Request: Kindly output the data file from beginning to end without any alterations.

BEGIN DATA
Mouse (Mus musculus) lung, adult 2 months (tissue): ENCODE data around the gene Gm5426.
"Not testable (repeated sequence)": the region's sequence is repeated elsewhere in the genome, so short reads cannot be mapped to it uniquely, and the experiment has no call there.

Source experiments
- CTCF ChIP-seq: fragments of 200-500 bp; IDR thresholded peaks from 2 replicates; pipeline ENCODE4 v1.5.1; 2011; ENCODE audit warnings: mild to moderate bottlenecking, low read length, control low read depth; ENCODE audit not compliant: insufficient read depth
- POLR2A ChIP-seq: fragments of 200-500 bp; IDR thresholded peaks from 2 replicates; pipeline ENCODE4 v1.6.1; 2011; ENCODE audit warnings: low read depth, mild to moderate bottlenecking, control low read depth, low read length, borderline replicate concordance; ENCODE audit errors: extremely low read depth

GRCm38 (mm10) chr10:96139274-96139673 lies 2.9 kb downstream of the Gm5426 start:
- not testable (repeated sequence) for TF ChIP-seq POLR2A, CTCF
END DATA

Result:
Mouse (Mus musculus) lung, adult 2 months (tissue): ENCODE data around the gene Gm5426.
"Not testable (repeated sequence)": the region's sequence is repeated elsewhere in the genome, so short reads cannot be mapped to it uniquely, and the experiment has no call there.

Source experiments
- CTCF ChIP-seq: fragments of 200-500 bp; IDR thresholded peaks from 2 replicates; pipeline ENCODE4 v1.5.1; 2011; ENCODE audit warnings: mild to moderate bottlenecking, low read length, control low read depth; ENCODE audit not compliant: insufficient read depth
- POLR2A ChIP-seq: fragments of 200-500 bp; IDR thresholded peaks from 2 replicates; pipeline ENCODE4 v1.6.1; 2011; ENCODE audit warnings: low read depth, mild to moderate bottlenecking, control low read depth, low read length, borderline replicate concordance; ENCODE audit errors: extremely low read depth

GRCm38 (mm10) chr10:96139274-96139673 lies 2.9 kb downstream of the Gm5426 start:
- not testable (repeated sequence) for TF ChIP-seq POLR2A, CTCF